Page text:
In the early hours of September 27, 1957, as the earth started “swinging” incessantly, the watchmen at Costa do da Nau, just a few meters above Capelinhos lighthouse, noticed that the sea was rough half a mile off the coast, to the west. Frightened, they left the lighthouse and warned the lighthouse keepers and the whalers who were already at the port. This time it wasn’t a whale – the ocean was boiling and there was a foul smell. This is how Vítor Hugo Forjaz, Azorean volcanologist, described the beginning of the Capelinhos eruption.
From the human point of view, this amazing natural phenomenon completely changed people’s lives. Earthquakes rocked the island for over a year while the volcano expelled ash that buried farmed fields and destroyed homes under its weight. Families lost their possessions and their livelihoods. Thousands emigrated to the U.S. after then Senator John F. Kennedy authored legislation to welcome these environmental refugees.
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The island of Faial, one of the nine islands of Azores, was discovered in 1427.
The eruption of an offshore volcano near Capelinhos, the western cape of Faial Island in the nine-island Azores archipelago in 1957 came to be a defining moment in the history of Portuguese immigration.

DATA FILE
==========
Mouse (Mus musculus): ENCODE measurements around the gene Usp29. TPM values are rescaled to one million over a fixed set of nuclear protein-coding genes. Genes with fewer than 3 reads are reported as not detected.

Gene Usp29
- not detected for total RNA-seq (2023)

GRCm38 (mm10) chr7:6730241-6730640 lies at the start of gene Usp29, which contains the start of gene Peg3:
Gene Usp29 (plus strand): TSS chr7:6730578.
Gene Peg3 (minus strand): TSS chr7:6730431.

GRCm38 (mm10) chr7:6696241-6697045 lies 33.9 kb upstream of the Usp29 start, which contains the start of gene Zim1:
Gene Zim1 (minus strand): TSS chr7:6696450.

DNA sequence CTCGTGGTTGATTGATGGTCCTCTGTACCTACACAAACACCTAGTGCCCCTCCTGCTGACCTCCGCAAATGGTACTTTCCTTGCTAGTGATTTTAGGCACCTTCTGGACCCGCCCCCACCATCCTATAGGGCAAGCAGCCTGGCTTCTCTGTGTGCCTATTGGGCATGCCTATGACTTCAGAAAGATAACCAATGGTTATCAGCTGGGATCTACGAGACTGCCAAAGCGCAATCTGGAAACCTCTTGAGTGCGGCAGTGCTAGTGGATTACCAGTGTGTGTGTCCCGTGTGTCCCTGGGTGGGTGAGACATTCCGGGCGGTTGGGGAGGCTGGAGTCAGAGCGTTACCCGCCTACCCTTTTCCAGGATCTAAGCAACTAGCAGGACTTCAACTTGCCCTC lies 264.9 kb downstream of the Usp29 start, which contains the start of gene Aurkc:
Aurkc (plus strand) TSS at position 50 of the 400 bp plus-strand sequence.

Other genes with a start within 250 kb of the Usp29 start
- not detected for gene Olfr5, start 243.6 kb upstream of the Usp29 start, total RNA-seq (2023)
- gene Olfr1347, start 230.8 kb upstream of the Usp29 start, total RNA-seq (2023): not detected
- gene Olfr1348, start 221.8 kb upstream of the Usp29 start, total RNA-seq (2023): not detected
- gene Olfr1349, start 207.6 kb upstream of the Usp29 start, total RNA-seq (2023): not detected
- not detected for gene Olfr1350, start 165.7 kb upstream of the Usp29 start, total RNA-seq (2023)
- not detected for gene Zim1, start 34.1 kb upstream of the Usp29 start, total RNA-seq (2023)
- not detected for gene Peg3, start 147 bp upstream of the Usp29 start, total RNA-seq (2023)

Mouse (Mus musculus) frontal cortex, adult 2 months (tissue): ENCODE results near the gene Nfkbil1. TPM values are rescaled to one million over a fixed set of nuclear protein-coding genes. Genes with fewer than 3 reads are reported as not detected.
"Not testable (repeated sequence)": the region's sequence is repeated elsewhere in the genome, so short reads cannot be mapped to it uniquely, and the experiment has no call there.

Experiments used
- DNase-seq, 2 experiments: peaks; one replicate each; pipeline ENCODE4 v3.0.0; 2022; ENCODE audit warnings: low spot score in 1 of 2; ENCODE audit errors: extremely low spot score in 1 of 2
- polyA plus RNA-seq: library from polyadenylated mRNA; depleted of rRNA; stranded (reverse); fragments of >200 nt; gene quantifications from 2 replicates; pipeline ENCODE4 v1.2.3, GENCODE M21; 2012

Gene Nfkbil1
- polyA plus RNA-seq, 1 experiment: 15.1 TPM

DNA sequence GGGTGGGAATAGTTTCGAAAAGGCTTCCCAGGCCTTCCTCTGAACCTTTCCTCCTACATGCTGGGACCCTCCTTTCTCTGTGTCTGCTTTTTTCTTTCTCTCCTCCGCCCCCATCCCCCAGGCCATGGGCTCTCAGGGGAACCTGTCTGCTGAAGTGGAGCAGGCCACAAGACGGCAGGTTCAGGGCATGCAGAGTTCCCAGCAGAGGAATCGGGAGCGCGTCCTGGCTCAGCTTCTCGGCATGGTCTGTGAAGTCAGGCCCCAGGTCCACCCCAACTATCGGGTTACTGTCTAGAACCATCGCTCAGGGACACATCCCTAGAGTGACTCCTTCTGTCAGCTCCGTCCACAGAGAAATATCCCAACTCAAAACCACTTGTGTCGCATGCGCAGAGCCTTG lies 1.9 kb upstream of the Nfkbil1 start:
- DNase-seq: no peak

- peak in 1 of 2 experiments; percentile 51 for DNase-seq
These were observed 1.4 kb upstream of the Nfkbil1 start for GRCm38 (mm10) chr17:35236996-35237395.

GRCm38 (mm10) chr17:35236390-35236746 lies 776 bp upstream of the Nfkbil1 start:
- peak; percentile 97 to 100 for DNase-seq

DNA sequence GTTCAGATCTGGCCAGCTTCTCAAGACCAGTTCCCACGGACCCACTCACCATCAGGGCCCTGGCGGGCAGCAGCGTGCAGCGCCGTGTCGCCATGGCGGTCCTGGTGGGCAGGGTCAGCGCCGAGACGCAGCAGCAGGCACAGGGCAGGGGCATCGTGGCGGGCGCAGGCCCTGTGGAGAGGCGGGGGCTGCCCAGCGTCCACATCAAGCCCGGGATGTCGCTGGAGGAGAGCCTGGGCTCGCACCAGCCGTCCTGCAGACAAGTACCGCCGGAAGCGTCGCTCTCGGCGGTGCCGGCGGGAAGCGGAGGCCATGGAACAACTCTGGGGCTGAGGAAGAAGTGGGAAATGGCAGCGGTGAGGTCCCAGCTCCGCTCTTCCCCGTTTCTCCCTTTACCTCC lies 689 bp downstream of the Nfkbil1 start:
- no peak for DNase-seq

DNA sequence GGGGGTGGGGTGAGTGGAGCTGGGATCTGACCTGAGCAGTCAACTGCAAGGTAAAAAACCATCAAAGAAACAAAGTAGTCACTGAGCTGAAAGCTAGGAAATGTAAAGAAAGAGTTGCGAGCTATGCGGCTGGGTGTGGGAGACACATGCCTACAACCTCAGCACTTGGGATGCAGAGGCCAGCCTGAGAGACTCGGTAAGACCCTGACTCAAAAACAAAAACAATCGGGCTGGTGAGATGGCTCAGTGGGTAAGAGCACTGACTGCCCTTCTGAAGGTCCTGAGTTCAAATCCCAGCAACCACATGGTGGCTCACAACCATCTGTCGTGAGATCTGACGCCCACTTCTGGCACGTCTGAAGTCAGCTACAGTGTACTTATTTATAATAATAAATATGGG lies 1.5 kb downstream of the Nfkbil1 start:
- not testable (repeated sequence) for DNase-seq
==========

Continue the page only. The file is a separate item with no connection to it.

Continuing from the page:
The lighthouse is a former beacon/lighthouse located along the coastal peninsula of Ponta dos Capelinhos and Costa Nau in the civil parish of Capelo on the island of Faial in the Portuguese archipelago of the Azores.
The eruption of the Capelinhos volcano on the Azores island of Faial in 1957 came to be a defining moment in the history of Portuguese immigration. Towns on the northern and western coasts were devastated by the volcano's eruption, which led to the immigration of 4,000 people to the United States.
The eruption of a submarine volcano near Capelinhos on the island of Faial in the Azores in 1957-58 was a time of difficulty, often fear, and led to the emigration of more than 130,000 people between 1957 and 1977.
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